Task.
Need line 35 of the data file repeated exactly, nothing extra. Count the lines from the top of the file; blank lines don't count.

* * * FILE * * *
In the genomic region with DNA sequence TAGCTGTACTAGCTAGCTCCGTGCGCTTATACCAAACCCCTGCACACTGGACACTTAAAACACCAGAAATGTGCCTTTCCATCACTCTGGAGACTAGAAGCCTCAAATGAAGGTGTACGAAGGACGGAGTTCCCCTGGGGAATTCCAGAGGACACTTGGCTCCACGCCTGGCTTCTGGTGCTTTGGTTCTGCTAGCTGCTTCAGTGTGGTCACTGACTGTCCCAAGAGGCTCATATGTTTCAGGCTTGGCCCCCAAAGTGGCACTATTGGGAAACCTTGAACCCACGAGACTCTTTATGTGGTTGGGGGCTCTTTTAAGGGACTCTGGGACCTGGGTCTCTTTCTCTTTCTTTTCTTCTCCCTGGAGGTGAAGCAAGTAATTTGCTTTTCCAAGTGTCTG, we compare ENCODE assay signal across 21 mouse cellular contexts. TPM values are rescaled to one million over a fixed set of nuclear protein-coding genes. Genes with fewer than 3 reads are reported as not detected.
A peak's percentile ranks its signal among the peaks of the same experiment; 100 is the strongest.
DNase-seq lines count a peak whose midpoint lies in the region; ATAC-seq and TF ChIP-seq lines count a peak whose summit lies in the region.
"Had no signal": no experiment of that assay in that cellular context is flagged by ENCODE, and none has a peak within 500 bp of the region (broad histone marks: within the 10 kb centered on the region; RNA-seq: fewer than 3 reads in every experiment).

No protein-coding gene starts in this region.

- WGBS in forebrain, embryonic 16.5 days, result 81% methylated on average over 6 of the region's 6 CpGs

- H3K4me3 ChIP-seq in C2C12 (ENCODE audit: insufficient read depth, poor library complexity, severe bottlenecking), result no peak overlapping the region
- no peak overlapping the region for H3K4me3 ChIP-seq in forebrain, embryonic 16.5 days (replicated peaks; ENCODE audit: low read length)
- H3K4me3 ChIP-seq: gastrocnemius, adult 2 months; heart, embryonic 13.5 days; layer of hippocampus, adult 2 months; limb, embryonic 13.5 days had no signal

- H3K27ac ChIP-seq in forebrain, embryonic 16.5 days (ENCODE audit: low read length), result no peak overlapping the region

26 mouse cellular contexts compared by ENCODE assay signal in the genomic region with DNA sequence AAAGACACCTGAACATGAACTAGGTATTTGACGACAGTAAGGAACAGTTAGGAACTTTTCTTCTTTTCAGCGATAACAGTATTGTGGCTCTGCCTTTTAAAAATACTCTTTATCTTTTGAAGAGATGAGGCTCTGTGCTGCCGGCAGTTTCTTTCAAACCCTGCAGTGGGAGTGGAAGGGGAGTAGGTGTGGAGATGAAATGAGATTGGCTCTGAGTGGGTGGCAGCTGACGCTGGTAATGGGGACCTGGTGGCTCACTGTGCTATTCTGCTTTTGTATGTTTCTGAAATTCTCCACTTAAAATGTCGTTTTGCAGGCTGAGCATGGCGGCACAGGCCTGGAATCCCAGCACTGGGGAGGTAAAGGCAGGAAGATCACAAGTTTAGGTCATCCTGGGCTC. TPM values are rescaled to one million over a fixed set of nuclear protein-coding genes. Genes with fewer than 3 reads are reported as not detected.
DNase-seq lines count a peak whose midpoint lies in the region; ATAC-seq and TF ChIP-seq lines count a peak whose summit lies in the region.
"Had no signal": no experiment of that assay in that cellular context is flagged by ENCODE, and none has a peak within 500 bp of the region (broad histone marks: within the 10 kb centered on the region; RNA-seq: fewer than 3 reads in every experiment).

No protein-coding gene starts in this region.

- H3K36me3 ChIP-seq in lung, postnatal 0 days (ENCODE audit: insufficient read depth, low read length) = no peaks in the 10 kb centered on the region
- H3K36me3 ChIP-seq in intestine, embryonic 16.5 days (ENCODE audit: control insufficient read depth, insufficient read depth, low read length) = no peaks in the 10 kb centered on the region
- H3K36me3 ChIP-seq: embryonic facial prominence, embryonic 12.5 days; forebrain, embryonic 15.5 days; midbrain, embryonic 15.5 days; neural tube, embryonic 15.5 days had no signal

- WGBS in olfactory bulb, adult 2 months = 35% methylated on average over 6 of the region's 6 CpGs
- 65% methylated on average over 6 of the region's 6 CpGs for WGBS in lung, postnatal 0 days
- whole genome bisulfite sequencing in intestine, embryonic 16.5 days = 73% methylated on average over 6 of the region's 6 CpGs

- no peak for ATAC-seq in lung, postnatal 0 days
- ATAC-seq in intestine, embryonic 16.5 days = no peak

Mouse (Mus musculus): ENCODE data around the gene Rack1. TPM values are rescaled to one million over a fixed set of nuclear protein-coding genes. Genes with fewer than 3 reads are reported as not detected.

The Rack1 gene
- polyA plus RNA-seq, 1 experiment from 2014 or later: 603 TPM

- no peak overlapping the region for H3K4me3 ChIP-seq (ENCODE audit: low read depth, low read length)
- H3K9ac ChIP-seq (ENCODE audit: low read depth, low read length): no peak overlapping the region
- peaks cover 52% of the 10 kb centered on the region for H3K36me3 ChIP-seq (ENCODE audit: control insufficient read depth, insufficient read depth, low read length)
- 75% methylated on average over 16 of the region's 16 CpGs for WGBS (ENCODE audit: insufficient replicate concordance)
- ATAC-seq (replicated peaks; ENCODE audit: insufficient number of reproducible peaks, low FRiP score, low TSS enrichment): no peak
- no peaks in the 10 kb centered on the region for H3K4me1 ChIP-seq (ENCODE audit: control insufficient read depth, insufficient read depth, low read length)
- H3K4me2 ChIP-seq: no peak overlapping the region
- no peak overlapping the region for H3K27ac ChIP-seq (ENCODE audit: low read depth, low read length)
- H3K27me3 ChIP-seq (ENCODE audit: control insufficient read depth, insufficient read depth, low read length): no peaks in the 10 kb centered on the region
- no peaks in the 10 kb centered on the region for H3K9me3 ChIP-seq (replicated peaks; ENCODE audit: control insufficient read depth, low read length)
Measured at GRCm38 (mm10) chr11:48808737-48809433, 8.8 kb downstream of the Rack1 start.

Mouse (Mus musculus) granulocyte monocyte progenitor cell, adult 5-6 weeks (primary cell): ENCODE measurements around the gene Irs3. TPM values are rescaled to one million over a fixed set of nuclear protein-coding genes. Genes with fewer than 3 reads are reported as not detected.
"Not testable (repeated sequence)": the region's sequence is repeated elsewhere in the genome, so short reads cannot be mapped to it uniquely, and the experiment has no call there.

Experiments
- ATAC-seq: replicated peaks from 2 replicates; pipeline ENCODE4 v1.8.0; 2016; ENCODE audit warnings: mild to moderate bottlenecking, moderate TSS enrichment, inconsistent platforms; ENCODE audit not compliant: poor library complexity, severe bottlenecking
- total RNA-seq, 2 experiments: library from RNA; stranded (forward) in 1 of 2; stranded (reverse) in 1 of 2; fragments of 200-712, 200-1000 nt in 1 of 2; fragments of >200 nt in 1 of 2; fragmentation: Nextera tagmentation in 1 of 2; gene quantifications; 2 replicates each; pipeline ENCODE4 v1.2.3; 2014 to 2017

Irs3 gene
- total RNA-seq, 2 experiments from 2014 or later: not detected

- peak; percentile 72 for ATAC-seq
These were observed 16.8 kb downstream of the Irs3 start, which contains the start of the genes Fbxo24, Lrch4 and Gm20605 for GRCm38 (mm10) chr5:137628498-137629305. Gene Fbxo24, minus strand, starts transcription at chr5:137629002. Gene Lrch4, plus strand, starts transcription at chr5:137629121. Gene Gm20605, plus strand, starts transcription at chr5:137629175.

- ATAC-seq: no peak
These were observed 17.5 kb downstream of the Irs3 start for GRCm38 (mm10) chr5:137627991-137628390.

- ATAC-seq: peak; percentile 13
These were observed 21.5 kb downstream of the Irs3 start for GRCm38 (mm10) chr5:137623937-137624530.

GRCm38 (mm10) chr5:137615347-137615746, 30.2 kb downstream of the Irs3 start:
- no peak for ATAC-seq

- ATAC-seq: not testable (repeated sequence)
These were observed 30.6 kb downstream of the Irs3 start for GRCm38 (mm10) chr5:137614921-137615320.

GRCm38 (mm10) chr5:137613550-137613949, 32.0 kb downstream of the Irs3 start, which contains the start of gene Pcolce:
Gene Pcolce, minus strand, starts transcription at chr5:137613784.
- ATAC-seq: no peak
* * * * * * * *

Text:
- no peaks in the 10 kb centered on the region for H3K9me3 ChIP-seq (replicated peaks; ENCODE audit: control insufficient read depth, low read length)